How To Warm Up Before Bowling
If you wish to learn more about how to warm up before bowling
, please give some thought to a few sensible recommendations we wish to share if you are looking for ways to make best use of limited practice time. As you prepare to bowl in some form of meaningful competition such as leagues, tournaments, or merely bragging rights against fellow bowlers in a practice session, learning how to warm up before bowling
can help you make effective and confident deliveries when you begin bowling for score.
Stretching exercises before you make your first delivery of your session are good ways of getting the muscles of your legs and arms loose, warm and ready to bowl. Since we must walk and swing our bowling ball in a synchronized manner and deliver the ball between 18-21 mph accurately and consistently to achieve desired results, it makes sense to stretch your leg muscles near the settee area before beginning to bowl.
Slow and smooth stretching exercises working the big muscles of your legs is a key process to limbering the legs in preparation to bowl. Stretch your hamstring muscles, the big muscles of the legs, to a point where the legs feel warm and stimulated before stepping on the approach and delivering the first shot. Because you must make a good knee flexing motion when sliding and releasing the bowling ball, your legs need to be relaxed, stretched out enough to avoid injury, and allow for a long stride and sliding action into the foul line.
General calisthenic exercises or aerobic exercises used at home are useful for stretching your bowling leg muscles. If you stretch for just a few moments slowly and smoothly before beginning to bowl, you will start off your session with good tempo and good footwork to the foul line. Avoid hurried motions by walking quicker than your best footwork pace during your first few deliveries. Anxiety creates tension and tension keeps your muscles tight. Tight muscles will not move as consistently as when properly loosened and stretched in preparation for bowling.
The same strategy should be used with your arm muscles and with limbering the shoulders before bowling. Again, general aerobic exercises will work nicely regarding your upper body muscles.
Rotate your arms, one arm at a time, in a swinging full-range of motion in large circles slowly and smoothly and then reverse the rotational direction. This type of motion loosens the shoulder sockets and the big muscles of the arm and gets your blood flowing before you bowl. Stretch your arm across your body to a full extension and with your opposite hand placed on your elbow of the arm which rests against your torso, gently stretch the arm so the shoulder muscles get loosened in preparation to deliver the bowling ball.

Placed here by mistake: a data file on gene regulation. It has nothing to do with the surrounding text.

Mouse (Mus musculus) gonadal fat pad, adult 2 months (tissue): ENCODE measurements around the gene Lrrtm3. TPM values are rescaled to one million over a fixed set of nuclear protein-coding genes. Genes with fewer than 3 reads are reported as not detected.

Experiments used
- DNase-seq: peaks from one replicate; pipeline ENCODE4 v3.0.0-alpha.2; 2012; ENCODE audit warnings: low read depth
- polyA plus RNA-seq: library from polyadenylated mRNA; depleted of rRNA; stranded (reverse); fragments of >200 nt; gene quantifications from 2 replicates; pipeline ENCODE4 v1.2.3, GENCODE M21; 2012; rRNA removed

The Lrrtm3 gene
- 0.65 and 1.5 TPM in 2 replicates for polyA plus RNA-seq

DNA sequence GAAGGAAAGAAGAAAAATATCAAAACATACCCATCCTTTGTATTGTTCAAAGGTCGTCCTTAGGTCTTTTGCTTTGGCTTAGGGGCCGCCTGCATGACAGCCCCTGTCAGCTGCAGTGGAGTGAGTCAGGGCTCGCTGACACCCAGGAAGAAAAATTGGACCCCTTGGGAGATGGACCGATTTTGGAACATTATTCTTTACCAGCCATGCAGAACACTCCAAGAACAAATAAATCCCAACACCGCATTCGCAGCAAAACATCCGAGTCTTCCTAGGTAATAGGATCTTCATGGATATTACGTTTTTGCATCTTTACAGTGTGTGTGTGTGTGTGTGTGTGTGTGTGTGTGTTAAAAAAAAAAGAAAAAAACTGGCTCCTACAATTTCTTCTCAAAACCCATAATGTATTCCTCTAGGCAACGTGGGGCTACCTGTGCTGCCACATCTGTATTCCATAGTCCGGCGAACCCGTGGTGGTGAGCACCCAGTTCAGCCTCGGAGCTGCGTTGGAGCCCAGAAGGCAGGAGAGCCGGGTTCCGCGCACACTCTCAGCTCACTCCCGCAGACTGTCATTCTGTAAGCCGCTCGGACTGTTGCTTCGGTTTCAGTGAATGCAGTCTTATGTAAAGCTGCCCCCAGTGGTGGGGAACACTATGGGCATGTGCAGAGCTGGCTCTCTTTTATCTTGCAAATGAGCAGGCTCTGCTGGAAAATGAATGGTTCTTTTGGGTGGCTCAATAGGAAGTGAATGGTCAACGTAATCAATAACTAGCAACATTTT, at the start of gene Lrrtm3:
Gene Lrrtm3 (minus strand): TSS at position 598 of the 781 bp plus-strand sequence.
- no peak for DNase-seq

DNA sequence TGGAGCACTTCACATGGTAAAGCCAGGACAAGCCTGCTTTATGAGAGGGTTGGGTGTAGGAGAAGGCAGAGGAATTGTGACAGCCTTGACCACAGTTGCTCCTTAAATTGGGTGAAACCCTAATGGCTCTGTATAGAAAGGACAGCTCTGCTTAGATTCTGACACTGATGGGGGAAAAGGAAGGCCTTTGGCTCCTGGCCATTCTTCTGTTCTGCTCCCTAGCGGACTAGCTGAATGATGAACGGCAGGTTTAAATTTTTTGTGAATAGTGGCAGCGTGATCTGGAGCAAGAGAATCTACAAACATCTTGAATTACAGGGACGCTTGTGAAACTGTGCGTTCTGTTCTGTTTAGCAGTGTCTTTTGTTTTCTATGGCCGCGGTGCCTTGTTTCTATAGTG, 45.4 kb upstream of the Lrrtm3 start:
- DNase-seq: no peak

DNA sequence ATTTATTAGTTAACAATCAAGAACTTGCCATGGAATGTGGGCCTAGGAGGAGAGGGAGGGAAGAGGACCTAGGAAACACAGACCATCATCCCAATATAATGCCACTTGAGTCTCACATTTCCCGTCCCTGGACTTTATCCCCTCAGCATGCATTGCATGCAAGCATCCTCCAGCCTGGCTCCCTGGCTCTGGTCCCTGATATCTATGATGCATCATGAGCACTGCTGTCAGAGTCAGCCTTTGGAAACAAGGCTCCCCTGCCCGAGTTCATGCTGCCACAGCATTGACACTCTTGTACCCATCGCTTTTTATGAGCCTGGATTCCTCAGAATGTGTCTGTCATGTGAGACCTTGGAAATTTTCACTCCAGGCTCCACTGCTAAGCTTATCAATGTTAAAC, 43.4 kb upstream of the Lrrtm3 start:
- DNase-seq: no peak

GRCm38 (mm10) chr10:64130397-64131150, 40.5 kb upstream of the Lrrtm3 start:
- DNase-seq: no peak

Stretch both arms in the same fashion individually. It is never a good idea to stretch only one side of your body but rather stretch both legs and both arms in the same manner during the warm up process. It is also a good idea to loosen your hand, wrist, and ankles before releasing a bowling ball at full speed, particularly for those of you living in cold climates.
You might wish to place your hand into your bowling ball
and make some practice swings back and forward without releasing the ball. After a few swings, then perhaps you can allow your bowling thumb to release from the hole while keeping your fingers in their holes and catch the "mini-release" in your opposite hand. Flexing your hand open and closed several times also stretches the ligaments in your gripping fingers and gets the blood flowing in your hand.
Finally, make sure your first four or five deliveries are at half speed. Do not rush to release the ball at full operating speed until you have made several deliveries. By building gradually to your full speed, you will retain consistent tempo and good releasing action on the bowling ball as opposed to hurrying your first full-speed deliveries without warming up to the task. Develop a pre-shot routine, like the pro bowlers use, so each time you ready to bowl, you perform your physical stretching exercises and take the first several deliveries at half throttle. Be precise in your warm-up routine just as you wish to be when delivering the bowling ball.
Since our policy is always to recommend you consult a certified bowling instructor or local bowling professional to help you improve your game, the same holds true with consulting your doctor or a physician about warming up properly before beginning your session on the lanes. A good coach and proper medical advice can both benefit your game enormously. Hope this helps?
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